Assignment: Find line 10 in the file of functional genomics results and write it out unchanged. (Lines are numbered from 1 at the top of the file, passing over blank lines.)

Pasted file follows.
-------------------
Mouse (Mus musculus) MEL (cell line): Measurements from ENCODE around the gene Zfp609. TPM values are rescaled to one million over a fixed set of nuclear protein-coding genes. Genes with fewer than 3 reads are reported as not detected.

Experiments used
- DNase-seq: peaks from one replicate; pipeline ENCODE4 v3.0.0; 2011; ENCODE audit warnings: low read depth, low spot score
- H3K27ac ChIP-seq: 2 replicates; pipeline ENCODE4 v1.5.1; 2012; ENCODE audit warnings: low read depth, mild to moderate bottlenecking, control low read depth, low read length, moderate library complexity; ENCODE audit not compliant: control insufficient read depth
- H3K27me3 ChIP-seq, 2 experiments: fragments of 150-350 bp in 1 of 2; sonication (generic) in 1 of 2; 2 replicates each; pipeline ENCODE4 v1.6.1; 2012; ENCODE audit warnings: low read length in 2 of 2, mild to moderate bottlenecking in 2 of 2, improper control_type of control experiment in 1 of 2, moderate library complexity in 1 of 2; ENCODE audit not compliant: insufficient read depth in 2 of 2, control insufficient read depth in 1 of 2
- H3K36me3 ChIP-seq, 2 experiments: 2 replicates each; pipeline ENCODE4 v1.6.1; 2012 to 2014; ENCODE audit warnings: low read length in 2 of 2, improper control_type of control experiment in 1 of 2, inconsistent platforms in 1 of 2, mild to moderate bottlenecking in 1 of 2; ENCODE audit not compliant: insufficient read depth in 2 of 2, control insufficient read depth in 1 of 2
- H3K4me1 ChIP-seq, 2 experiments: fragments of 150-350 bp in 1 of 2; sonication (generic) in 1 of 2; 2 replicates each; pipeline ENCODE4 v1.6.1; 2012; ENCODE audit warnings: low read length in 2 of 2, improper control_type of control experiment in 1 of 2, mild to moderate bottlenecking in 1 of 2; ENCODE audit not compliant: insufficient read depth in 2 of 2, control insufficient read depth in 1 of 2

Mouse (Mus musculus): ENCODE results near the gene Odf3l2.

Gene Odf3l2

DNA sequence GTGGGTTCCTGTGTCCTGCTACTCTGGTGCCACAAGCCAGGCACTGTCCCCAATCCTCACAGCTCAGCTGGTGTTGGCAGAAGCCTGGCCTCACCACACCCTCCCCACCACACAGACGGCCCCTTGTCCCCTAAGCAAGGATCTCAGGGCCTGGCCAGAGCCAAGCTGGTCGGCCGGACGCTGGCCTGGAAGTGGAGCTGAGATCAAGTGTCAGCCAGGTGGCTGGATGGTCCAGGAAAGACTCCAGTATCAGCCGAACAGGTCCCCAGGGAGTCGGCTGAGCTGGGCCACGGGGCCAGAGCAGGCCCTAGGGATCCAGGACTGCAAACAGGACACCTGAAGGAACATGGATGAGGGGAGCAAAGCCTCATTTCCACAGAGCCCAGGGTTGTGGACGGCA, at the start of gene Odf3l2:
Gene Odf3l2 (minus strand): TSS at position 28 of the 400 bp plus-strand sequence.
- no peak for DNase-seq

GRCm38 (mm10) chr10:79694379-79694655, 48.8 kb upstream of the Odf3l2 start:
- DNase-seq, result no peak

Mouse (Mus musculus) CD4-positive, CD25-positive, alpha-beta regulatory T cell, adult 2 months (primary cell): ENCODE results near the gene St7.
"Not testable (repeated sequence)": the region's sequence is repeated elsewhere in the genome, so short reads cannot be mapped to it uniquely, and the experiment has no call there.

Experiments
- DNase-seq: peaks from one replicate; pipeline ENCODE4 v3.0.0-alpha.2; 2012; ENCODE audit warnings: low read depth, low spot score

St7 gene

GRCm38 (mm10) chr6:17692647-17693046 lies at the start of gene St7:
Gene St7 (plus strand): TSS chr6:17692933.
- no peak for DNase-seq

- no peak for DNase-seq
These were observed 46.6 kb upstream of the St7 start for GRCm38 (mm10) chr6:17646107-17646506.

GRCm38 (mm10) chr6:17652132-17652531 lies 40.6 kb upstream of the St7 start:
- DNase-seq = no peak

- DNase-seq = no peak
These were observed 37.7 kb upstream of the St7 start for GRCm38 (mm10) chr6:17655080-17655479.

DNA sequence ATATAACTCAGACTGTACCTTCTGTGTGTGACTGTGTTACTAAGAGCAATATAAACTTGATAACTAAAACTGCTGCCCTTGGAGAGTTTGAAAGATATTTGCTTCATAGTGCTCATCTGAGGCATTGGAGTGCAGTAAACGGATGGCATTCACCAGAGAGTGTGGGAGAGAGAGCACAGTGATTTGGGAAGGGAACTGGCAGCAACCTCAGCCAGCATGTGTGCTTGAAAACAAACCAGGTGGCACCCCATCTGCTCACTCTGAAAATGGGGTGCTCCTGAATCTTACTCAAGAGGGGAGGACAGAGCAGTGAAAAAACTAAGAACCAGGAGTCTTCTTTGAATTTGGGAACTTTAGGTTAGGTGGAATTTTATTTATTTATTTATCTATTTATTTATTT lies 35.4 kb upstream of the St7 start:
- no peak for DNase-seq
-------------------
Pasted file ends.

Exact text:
DNA sequence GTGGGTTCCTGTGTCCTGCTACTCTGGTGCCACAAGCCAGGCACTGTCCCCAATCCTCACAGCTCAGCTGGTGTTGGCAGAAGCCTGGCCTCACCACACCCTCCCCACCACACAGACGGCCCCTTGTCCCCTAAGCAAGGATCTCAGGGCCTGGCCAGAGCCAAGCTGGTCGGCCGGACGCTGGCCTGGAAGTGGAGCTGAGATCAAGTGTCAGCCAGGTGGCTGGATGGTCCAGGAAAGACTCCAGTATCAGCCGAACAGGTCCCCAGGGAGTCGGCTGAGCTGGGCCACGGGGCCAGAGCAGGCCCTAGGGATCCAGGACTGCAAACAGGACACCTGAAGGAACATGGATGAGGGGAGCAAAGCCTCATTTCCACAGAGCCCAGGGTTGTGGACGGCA, at the start of gene Odf3l2: